4 Tips For Creating A Concept Testing Survey

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    Concept testing is essential when developing successful products and campaigns. It ensures that concepts are feasible and valued by consumers before investments, time and resources are spent.
    Online surveys can be used to test both a product or service concept and the price that it will ultimately be charged for. The success of both types of surveys depends on a variety of proven best practices. Concept testing is the process of evaluating how a target audience perceives an idea before it is made available to the public or is fully developed.
    From there, businesses can identify the strengths and weaknesses of concepts and make better decisions moving forward. Concept testing is used to evaluate products, services, campaigns or really anything that is presented to one’s target market.
    There are several best practices that should be followed to successfully implement a concept testing survey.

    Tips for developing a concept test survey

    person working on computer The most straightforward way to test concepts is using surveys. Online surveys gather feedback quickly and give businesses a good grasp on how their audiences feel. Further, online surveys allow businesses to make data-driven decisions and move forward with confidence. Here are four tips for developing an effective concept testing survey.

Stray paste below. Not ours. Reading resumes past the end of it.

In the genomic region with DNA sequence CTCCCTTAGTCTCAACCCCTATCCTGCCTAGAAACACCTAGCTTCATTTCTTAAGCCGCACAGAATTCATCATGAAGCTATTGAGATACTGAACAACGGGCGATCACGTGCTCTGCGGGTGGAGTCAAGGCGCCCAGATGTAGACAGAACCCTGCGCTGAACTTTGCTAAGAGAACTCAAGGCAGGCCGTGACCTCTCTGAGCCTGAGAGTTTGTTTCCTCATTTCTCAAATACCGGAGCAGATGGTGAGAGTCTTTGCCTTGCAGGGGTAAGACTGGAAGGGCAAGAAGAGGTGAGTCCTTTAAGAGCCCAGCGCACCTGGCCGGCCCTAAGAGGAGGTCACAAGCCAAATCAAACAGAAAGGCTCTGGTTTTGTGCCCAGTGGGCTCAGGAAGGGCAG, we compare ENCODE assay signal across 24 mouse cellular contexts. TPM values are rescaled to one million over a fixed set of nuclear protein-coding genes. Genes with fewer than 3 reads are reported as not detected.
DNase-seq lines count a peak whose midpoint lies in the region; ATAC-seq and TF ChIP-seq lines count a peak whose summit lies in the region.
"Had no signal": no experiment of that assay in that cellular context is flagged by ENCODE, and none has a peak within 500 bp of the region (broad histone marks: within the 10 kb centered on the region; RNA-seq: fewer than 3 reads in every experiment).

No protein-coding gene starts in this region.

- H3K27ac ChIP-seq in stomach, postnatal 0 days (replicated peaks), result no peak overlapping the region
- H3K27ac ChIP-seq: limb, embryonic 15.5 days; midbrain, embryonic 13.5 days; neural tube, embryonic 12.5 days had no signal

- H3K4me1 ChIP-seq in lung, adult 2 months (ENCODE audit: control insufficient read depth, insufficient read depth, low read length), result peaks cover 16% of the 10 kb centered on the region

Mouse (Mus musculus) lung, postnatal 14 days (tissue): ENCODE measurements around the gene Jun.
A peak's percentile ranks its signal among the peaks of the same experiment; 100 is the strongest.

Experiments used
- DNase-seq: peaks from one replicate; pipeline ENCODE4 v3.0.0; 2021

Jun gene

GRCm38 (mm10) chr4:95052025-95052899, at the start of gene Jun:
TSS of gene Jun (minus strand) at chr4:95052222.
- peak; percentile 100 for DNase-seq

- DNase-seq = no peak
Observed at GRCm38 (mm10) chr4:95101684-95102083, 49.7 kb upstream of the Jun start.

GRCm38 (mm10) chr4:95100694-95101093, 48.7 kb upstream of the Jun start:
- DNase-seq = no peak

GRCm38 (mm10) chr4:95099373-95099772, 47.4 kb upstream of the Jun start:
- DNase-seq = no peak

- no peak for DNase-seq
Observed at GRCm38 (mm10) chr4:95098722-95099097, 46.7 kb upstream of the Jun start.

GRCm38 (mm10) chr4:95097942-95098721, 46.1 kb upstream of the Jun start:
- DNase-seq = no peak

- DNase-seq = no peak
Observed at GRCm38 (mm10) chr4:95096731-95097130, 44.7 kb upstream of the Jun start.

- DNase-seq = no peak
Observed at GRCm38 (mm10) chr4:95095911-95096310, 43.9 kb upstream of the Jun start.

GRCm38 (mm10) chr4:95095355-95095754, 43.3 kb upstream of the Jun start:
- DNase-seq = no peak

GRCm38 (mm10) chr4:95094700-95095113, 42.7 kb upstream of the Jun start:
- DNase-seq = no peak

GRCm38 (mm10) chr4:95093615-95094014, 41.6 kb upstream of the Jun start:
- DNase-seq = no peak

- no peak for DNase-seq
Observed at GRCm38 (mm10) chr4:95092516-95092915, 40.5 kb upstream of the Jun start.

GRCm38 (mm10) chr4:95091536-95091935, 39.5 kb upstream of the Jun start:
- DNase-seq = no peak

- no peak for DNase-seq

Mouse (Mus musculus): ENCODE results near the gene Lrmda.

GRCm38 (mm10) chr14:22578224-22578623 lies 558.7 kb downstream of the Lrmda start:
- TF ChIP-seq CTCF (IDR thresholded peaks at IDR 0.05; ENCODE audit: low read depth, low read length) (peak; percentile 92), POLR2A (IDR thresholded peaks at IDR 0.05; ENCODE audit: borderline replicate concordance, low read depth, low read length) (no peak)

1. Establish goals.

    Researchers must first establish goals in order to design the concept testing survey. Choose which elements of the concept need to be evaluated, such as a specific product feature or a design theme. Narrowing down the elements that need to be evaluated will make the process smoother and simpler. From there, researchers can choose the right survey methodology.

    2. Pick the right survey methodology.

    Depending on how many concepts need to be tested and the way in which the researcher wants them to be evaluated, different methods may be chosen. Here is a breakdown of possible options:

    • Single concept evaluation (monadic). This method is used to assess a singular concept in its entirety.
    • Multi-concept evaluation (sequential monadic). Respondents evaluate multiple concepts in one survey.
    • Concept selection (comparative). Concept selection presents respondents with multiple concepts and asks them to choose their favorite.
    • Concept selection and evaluation (comparative monadic). This method is a combination of multi-concept evaluation and concept selection. Respondents choose their favorite concept and then complete a thorough evaluation of that concept.

    3. Clearly convey the concept to respondents.

    The quality of a concept testing survey greatly relies on how the concept is presented. It is important to present the concept in a straightforward and easy-to-understand format so that respondents’ true opinions and feedback can shine through.

    Incorporating images, videos, detailed descriptions and example scenarios can help researchers clearly depict the concept to respondents. Researchers should also remember to leave their own bias out of the concept depiction in order to get the most impactful results.